Asian Civilisations Museum to return sculpture identified as stolen from India
Channel NewsAsia, 19 October 2015

The Asian Civilisations Museum (ACM) said yesterday it would return a sculpture identified as stolen, upon the request of the Indian government.

‘Stolen’ artefact puts murky issues in spotlight
The Straits Times, 23 October 2015

The 11th-century bronze sculpture depicting Hindu goddess Uma Parameshvari is among hundreds of stolen cultural artefacts amounting to over $148 million in an ongoing international art smuggling case. They are believed to have been looted and sold to museums by disgraced New York art dealer Subhash Kapoor, 65, who is awaiting trial in India on charges of theft and smuggling.

In a press statement, the ACM said it had bought the sculpture from Kapoor’s now-defunct gallery Art of the Past for US$650,000 (S$900,000) in 2007.

Full story here and here.

Two new papers in Antiquity

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Reader may be interested in two papers related to Southeast Asian Archaeology in the latest issue of Antiquity.

Rainfall and circular moated sites in north-east Thailand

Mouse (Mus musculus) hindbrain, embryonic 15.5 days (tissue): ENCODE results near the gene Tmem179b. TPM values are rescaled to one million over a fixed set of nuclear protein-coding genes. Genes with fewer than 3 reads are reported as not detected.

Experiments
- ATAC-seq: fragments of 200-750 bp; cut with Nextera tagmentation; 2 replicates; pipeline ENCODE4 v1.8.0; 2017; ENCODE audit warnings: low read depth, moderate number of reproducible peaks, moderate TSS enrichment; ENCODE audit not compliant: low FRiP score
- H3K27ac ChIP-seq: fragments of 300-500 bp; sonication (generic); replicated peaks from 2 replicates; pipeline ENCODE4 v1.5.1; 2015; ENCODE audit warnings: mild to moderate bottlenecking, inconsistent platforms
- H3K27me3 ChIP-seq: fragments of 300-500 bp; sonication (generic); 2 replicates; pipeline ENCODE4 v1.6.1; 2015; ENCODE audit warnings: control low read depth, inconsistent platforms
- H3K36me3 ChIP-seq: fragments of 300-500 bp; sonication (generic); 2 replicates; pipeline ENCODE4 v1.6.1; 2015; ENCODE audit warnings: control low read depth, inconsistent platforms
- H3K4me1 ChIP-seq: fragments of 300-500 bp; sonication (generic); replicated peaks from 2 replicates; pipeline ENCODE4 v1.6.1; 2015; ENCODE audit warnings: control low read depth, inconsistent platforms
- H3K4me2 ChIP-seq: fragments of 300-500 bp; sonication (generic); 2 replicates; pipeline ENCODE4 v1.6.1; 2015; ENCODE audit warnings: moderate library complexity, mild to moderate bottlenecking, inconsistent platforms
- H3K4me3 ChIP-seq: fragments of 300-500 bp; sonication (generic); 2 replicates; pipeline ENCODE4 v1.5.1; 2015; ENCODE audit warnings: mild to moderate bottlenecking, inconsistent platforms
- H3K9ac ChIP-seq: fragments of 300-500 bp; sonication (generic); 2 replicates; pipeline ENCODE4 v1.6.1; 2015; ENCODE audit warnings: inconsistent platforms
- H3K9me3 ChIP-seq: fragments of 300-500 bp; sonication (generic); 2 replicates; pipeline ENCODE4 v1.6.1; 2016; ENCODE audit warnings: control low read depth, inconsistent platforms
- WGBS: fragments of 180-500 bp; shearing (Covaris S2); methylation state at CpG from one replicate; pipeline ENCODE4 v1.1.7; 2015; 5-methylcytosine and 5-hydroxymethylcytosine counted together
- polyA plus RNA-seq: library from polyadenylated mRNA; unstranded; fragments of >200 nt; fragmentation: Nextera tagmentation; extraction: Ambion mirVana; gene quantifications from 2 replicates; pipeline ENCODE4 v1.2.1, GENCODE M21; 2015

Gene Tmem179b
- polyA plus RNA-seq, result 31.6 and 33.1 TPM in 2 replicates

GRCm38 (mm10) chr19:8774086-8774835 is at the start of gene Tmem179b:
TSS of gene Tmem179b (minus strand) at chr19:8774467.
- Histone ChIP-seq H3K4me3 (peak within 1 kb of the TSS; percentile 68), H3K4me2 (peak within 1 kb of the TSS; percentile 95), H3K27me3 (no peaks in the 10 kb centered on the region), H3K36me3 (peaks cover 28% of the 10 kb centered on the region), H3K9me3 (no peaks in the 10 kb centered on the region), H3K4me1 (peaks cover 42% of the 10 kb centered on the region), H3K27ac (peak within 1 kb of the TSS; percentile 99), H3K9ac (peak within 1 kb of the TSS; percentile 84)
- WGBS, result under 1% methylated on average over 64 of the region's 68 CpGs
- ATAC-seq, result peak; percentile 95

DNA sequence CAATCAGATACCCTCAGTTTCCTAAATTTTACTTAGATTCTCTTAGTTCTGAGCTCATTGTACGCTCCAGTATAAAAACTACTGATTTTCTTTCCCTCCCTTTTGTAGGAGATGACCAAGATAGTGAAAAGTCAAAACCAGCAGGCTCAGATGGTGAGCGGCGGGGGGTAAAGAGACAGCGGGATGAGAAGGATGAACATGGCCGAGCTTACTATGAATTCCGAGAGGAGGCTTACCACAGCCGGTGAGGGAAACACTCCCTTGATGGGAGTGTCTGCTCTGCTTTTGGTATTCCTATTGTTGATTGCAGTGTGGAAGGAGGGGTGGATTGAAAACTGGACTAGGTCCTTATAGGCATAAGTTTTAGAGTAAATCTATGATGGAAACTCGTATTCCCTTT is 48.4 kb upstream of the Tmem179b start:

Glen Scott and Dougald O’Reilly

The existence of moated mounds in the archaeological record of north-east Thailand has long been known, the majority constructed during the earlier first millennium AD. Despite considerable research, the purpose of the substantial and sometimes multiple moats surrounding raised occupation mounds has remained a mystery. Combining locational, hydrological and rainfall data with the archaeological evidence, this study of the moated mounds of the Khorat Plateau seeks to resolve the question through statistical analysis. The results suggest that water storage may have been the primary purpose of the moats, enabling communities to survive dry seasons and droughts.

Debating a great site: Ban Non Wat and the wider prehistory of Southeast Asia
C.F.W. Higham

Almost half a century has elapsed since the first area excavation of a prehistoric site in north-east Thailand at Non Nok Tha (Bayard & Solheim 2010) (Figure 1). A long and still unresolved debate has ensued, centred on the chronology of the establishment of rice farming and bronze casting, that has dovetailed with further controversies on the pace and nature of social change. Results obtained during the past 20 years of fieldwork focused on the upper Mun Valley of north-east Thailand, together with a new series of AMS radiocarbon determinations from key sites, have thrown into sharp relief contrasting interpretations of two issues: one centres on the timing and origin of the Neolithic settlement; the other on the date and impact of copper-base metallurgy. A consensus through debate would bring us to a tipping point that would see Southeast Asian prehistory turn to more interesting issues of cultural change.